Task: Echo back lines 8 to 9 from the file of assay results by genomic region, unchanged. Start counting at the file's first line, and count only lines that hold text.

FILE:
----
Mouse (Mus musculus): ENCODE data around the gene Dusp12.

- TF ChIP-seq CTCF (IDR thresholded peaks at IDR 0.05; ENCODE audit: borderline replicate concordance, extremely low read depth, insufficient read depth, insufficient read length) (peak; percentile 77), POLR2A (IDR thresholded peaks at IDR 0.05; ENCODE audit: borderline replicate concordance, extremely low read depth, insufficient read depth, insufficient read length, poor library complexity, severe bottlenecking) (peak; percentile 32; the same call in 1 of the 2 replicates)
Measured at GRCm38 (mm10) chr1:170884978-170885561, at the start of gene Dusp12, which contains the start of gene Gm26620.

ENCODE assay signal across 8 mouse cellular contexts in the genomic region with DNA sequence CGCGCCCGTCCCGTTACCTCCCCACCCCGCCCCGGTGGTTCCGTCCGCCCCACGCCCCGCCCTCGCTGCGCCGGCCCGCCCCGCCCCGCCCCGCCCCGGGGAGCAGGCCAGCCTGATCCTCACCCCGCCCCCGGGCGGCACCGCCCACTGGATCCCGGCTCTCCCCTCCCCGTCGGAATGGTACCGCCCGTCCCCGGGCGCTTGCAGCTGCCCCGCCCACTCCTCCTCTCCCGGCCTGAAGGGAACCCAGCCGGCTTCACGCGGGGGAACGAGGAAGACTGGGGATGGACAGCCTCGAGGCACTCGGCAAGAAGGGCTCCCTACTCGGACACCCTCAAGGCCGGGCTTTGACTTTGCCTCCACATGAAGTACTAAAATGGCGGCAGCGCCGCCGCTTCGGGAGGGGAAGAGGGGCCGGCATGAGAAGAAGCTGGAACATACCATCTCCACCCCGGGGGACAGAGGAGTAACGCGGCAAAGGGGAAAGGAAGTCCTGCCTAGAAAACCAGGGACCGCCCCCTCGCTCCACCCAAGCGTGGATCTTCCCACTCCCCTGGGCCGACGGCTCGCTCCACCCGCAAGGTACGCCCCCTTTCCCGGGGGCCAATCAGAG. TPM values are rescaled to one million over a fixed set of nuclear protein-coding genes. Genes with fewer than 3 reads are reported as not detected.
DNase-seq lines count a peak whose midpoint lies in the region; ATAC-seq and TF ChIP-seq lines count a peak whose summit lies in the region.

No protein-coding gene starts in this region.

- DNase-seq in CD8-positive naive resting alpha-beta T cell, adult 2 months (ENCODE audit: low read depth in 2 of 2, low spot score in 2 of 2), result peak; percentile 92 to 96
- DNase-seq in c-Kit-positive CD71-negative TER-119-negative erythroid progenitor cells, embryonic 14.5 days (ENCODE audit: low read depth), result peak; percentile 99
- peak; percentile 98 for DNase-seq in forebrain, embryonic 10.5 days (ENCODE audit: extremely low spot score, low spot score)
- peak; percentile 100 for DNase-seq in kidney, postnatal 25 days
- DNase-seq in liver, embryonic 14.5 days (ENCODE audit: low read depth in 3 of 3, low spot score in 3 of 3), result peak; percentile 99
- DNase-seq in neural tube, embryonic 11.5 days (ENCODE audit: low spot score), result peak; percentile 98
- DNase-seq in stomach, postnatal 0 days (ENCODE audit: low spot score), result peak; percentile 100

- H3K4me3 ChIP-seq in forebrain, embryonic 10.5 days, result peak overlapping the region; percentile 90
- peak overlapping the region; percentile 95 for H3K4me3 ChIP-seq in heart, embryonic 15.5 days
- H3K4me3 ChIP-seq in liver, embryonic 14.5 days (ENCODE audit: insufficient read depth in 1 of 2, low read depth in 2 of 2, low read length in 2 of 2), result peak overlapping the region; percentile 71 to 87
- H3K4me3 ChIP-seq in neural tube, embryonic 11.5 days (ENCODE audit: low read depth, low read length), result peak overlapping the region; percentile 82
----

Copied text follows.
- DNase-seq in c-Kit-positive CD71-negative TER-119-negative erythroid progenitor cells, embryonic 14.5 days (ENCODE audit: low read depth), result peak; percentile 99
- peak; percentile 98 for DNase-seq in forebrain, embryonic 10.5 days (ENCODE audit: extremely low spot score, low spot score)